GRAND RAPIDS, Mich. (WOOD) — Skelletones fans, the long wait is finally over: The popular underground music oasis where Still Remains, Nathan Kalish and The Wildfire and May Erlewine once played reopens Friday.
Skelletones is located on S. Division Avenue near Cherry Street, in the same space as the original venue. But a lot changed during Skelletones’ hiatus.
“First stepping in after 10 years and seeing how degraded the space had become was pretty disheartening for my wife and I,” co-owner Mark Leech said.
Leech says the previous tenant was leasing but not living in the space when a water main broke, flooding and warping the floor.
“There was huge sections where the floorboards were all the way up to my knees. It was just like a big wood wave in here from the back of the space to the front of the space. So you couldn’t even walk in here. You almost couldn’t get in the door,” Leech said.
Garbage also blanketed the area — enough to fill a couple dumpsters, according to Leech.
“We remember the hours and friends of ours that volunteered time and labor to fix it up and clean it up the first time. And so to have … a lot of that undone was, I had to step back outside for a few minutes and kind of collect myself, because it’s like seeing an old friend from high school that used to be really healthy and then they just got addicted to drugs or something… you’re just genuinely really sad for the state that they are now in,” he said.
A FAMILY AFFAIR
After nine years of shows, Skelletones shut down in 2009, primarily so Leech and his wife could raise their young children. Leech and his family decided last year they would reopen Skelletones after his kids, now 11, 13 and 15 years old, attended a tribute show.
“They fell in love with it. They loved the atmosphere. So they’re pretty excited, not only that we’re reopening, but they plan to be here working on some of the weekends too… so it’s kind of becoming a family affair, which is pretty cool,” Leech said.
Over the last year, Leech, his wife and their supporters restored Skelletones to its glory days. They replaced floors, rebuilt restrooms and made the building more accessible to people with disabilities. They also built a stage and nonalcoholic bar out of reclaimed wood.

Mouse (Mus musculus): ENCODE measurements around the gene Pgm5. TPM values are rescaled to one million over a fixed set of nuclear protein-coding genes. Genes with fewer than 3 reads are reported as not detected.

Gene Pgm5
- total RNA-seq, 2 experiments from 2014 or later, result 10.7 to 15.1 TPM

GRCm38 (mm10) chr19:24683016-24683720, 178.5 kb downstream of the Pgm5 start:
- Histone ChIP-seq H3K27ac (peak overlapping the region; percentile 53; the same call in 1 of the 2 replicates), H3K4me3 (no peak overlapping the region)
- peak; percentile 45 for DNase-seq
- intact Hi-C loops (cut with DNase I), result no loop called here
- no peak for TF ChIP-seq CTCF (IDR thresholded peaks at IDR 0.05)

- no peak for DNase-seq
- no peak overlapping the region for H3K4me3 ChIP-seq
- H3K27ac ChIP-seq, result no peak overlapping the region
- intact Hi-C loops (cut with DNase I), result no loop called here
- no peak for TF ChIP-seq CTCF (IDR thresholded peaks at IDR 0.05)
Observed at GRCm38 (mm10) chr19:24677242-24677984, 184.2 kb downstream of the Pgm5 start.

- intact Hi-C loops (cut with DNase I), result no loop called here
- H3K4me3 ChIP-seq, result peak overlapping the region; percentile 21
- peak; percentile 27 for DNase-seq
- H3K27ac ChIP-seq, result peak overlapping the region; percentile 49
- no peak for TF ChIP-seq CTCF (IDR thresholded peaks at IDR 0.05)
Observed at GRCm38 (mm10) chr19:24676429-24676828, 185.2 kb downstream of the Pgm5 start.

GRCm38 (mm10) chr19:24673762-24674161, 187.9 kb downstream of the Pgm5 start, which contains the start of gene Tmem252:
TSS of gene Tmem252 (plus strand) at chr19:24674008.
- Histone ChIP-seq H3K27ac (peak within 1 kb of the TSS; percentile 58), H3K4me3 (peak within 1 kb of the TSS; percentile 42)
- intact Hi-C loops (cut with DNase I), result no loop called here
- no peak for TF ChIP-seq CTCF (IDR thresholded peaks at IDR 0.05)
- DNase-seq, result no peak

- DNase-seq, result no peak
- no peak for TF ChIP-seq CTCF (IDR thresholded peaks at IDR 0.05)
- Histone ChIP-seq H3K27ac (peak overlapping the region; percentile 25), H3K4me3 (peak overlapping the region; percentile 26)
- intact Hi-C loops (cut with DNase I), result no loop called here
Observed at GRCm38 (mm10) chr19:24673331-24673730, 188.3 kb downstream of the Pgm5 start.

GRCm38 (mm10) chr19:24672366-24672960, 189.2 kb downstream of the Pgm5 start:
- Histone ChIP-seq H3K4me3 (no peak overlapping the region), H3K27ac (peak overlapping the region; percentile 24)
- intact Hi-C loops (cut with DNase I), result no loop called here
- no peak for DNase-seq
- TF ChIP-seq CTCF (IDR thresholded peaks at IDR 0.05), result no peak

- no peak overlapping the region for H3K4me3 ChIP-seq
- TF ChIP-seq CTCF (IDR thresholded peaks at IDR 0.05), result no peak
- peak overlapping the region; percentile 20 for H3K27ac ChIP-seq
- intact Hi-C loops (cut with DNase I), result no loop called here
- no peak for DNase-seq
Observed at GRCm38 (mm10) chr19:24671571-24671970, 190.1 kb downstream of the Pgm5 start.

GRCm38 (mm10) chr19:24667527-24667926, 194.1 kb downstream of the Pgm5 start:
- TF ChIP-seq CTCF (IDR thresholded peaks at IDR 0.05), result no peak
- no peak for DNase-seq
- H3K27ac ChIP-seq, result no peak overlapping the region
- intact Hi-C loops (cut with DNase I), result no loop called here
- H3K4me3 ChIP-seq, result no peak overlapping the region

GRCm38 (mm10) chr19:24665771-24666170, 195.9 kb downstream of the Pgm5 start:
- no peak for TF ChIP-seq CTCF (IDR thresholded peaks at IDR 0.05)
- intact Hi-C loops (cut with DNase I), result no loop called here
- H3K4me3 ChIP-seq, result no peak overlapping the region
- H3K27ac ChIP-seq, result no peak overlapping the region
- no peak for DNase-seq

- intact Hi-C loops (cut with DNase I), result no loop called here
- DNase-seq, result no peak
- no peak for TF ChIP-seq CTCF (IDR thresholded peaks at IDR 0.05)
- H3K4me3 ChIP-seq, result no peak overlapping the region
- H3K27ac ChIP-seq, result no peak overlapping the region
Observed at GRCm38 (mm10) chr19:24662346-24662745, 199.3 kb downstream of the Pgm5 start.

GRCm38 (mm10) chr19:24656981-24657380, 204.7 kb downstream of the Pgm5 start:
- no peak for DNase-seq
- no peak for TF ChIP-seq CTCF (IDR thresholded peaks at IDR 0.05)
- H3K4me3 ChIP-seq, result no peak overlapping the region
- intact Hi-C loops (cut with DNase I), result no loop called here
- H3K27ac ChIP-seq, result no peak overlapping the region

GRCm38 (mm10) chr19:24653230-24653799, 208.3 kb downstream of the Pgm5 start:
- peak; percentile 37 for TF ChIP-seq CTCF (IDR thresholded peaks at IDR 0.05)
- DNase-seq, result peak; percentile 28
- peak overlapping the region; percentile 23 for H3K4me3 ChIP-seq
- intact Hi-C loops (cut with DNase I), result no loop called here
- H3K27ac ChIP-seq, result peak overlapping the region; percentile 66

“Anytime we can redeem and put to good use something slated to be thrown away, it feels like a sustainable win,” Leech told News 8. “It’s that mindset that drives us. We want the people who feel discarded to be reminded they still have a purpose.”
SKELLETONES STICKERS, SPAGHETTI DISCOVERED DURING RENO
During the process, Leech also discovered some Skelletones history, including band stickers in the rafters where the stage used to stand, an old Skelletones logo above the restroom that had been painted over, and the remnants of a Skelletones ticker on the emergency exit.
Leech even found dried spaghetti from 15 years ago.
“Somebody thought it would be fun on Halloween night to bring in two 20-pound trash bags full of cooked spaghetti and throw it into the audience, which shut the entire show down because it wasn’t nearly as fun as you would think. And we spent three days back then literally morning to night, cleaning. It was in the rafters, on the walls and it becomes like glue. So here I came in all these years later and I was still finding dried spaghetti in some of the rafters over here,” Leech said, shaking his head.
“We’ve become good friends over the years… and from time to time, he’ll still joke about what he calls ‘the spaghetti incident,’… and I just look at him and I say, ‘We’re not laughing about that quite yet.’”
DIFFERENT TIMES, SAME MISSION
While time has passed, Skelletones’ mission remains the same: give high school and college students a safe space to connect with the underground music scene and each other.
“(We) don’t scoot kids out as soon as the show is done. We like when they just kind of hang around for a while, talk to each other because they tend to meet people that are nothing like them or don’t see the world the same way they do. And so there’s really, in my opinion, some really meaningful dialogue that happens just over the course of time,” Leech said.
It’s meant a lot to many teenagers as well, who have created blogs and Facebook groups to reflect on how Skelletones impacted their lives.
Leech, who is a pastor, said he has also presided over a bunch of weddings between couples who met or got engaged at Skelletones.
“Which is hugely rewarding for me, it just feels very full circle,” he said.
The appetite for Skelletones is still there, if Instagram is any indication. Leech said when they decided to reopen, he created a Skelletones account, but posted nothing.
“I came back later that night, and we had 400 followers. The next morning, we had 700. And by Wednesday that week, we were up to roughly 1,400,” he recounted. “I remember those (numbers) just because I was so taken by how many people must have shared and done the word-of-mouth thing. So the feedback and the response has been really positive up to this point.”
WHAT TO KNOW BEFORE YOU GO
Skelletones will open 7 p.m. on Fridays and Saturdays, with the first band typically taking the stage by 8 p.m. The venue closes before Grand Rapids’ midnight curfew.
Friday’s show is $5 at the door and includes performances by pop punk band American Cheese, as well as Worst Self, Bitter Truth and Sharp as Iron, which feature musicians who grew up in the area.
Because of the COVID-19 pandemic, Skelletones plans to limit its capacity. Guests must also show proof of their COVID-19 vaccination or a negative COVID-19 test at the front door or wear a face mask.
*Correction: A previous version of this article misstated the length of time Skelletones was closed. We regret the error, which has been fixed.